The Future of Everything

March 12, 2021

Quantum economics and finance – video series

Filed under: Quantum Economics and Finance — Tags: , — David @ 8:40 pm

This series of short videos introduces the key ideas of quantum economics and finance. The only background assumed is basic linear algebra. The material is based on the book Quantum Economics and Finance: An Applied Mathematics Introduction.


QEF01 – Introduction to Quantum Economics and Finance

QEF02 – Quantum Probability and Logic

QEF03 – Basics of Quantum Computing

QEF04 – Quantum Cognition

QEF05 – The Quantum Walk

QEF06 – The Penny Flip Game

QEF07 – The Prisoner’s Dilemma

QEF08 – Quantizing Propensity

QEF09 – Threshold Effects in Quantum Economics

QEF10 – A Quantum Option Pricing Model

QEF11 – The Money Bomb

QEF12 – A Quantum Oscillator Model of Stock Markets

March 11, 2021

March 10, 2021

March 9, 2021

March 8, 2021

March 7, 2021

March 6, 2021

March 5, 2021

March 4, 2021

QEF08 – Quantizing Propensity

Perhaps the biggest difference between quantum economics and classical economics is that classical economics is based on the idea of a utility function, while quantum economics is based on the idea of propensity which is our probability of transacting. So instead of having a utility curve to model a consumer or supplier we’re going to use a propensity curve which describes the probability of buying or selling at a particular price. Now, let’s say that we start with a probability distribution, how would we get the quantum model from that? Well, a propensity curve describes information which is related to energy through the concept of entropic force, and in order to quantize the system the first step is to derive the entropic dynamics.

This concept of an entropic force was illustrated by the physicist Leo Szilard who imagined a thought experiment involving a simplified heat engine. A single particle is in a chamber at a particular temperature and we’re going to divide the chamber into two parts, denoted 0 and 1, so you can imagine this as a kind of minimal representation of a logical bit where the particle can be in the state 0 or it can be in the state 1. Now, let’s say that we know the particle is in state 1 so we have information about this system. In that case we could move the piston, with no force because it’s not going to encounter the particle, and then we could allow it to open up again and by doing that extract work from the system. The formula for the work done depends on the logarithm of the final volume over the initial volume which in this case is going to be logarithm of 2.

This thought experiment showed that having information means we can get a kind of a force out of it. Conversely a probability distribution can be viewed as the product of a corresponding entropic force. For example if we can say that there’s a likelihood that a particular particle is going to be located within a certain zone but not outside that zone you can imagine there’s a force which is acting on that particle to keep it in that area. And instead of a particle it could be an idea or in economics something like a price estimate. The equation for the entropic force is F \left( x \right) = \gamma \frac{P'(x)}{P(x)} where P is the probability curve. The energy involved in moving from one position x_1 to another x_2 is again going to involve a logarithm of the final propensity divided by the initial propensity \Delta E = \gamma \log \frac{P(x_2)}{P(x_1)}.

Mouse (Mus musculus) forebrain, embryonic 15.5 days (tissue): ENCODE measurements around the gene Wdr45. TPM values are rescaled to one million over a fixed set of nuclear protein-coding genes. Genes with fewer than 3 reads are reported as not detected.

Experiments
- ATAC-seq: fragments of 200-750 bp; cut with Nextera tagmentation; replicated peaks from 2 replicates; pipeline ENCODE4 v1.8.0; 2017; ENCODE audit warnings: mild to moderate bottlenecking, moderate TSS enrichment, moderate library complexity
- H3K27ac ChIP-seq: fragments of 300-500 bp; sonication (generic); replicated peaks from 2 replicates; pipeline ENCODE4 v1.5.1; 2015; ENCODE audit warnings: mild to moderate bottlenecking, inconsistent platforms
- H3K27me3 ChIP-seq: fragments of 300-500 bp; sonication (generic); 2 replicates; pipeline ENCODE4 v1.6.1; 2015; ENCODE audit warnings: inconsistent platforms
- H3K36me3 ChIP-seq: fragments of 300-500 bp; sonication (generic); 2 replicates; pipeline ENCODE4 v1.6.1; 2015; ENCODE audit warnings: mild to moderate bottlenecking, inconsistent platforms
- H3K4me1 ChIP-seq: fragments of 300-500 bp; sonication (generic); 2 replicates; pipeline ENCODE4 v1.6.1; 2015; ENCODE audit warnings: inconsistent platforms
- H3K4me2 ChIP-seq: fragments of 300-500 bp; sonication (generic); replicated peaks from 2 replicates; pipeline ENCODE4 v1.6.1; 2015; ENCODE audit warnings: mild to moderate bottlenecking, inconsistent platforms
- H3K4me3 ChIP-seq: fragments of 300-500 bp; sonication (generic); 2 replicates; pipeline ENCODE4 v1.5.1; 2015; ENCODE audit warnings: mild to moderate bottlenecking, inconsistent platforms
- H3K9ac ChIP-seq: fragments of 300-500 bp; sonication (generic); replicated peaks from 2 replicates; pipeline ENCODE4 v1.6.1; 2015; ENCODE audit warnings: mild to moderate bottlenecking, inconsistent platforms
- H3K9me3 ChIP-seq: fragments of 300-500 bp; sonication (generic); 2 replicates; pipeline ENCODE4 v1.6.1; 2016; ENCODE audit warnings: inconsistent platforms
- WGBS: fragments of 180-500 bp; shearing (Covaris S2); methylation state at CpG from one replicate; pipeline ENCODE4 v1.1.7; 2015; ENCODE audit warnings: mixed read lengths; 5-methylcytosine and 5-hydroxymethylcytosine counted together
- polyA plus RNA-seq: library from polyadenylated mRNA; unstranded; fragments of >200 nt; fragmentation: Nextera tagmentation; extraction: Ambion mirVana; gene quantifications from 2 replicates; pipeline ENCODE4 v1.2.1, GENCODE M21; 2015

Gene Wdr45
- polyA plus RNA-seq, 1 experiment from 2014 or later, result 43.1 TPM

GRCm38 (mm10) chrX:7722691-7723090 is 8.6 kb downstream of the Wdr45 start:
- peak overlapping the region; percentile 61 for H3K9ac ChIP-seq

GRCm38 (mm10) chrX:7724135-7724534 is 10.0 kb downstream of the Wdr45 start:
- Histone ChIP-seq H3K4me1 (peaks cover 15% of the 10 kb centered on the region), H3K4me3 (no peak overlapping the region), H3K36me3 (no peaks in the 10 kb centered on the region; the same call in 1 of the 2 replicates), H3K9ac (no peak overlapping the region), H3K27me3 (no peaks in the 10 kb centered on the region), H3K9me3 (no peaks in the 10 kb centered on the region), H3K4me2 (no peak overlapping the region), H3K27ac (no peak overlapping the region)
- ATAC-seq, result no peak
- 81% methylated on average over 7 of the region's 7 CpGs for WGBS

In the case of a normal propensity curve the entropic force turns out to be linear. It’s given by the equation s F \left( x \right) = \frac{-\gamma \left(x - \mu \right)}{\sigma^2} which of course is the equation for a spring system, so you can imagine there’s a sort of spring force which is constraining the probability to stay within a certain range.

So let’s say that we have this entropic force – how can we then quantize the system to get a probabilistic wave function? Well the quantum version of a spring system is just the quantum harmonic oscillator. The ground state is a normal distribution with \gamma = \frac{\hbar \omega}{2} and the associated mass is \gamma = \frac{\hbar}{2 \omega \sigma^2} which is quite nice because it allows us express mass in terms of the inverse variance.

When you get a buyer and a seller coming together, the propensity curve for the seller is going to be at a higher price and the propensity curve for the buyer is going to be shifted towards lower prices, and the active part of these curves is going to be the parts near the mid price. The probability of a transaction occurring is going to be the product of the individual propensity curves, and that turns out to be a scaled normal curve. The net associated entropic force is just the sum of the buyer and seller forces.

Buyer, seller, and joint (shaded) propensity curves

This is a very intuitive way of understanding transactions. The buyer has a certain force pulling down towards the lower price, and the seller is trying to pull it up to a higher price. The probability of transacting is going to scale depending on a number of factors including the spread or the distance between the buyer and the seller optimal prices – if there’s a big gap between them then the probability of a transaction occurring will be lower.

The propensity diagram that we get is in some ways similar to the classical X-shaped supply and demand diagram, but in other ways it is quite different. The curves are now representing a probabilistic propensity so there’s no unique static equilibrium. There’s also no assumption that the market will clear and and so on. Simulations are obviously going to be stochastic because there’s only a probability of transactions occurring. Stochastic models are used very widely in areas such as systems biology where it’s important to take this kind of randomness into account. The video screenshot below shows results from a simple model of a supply chain where the amount of units sold in a particular week fluctuates up and down randomly because the system is inherently stochastic.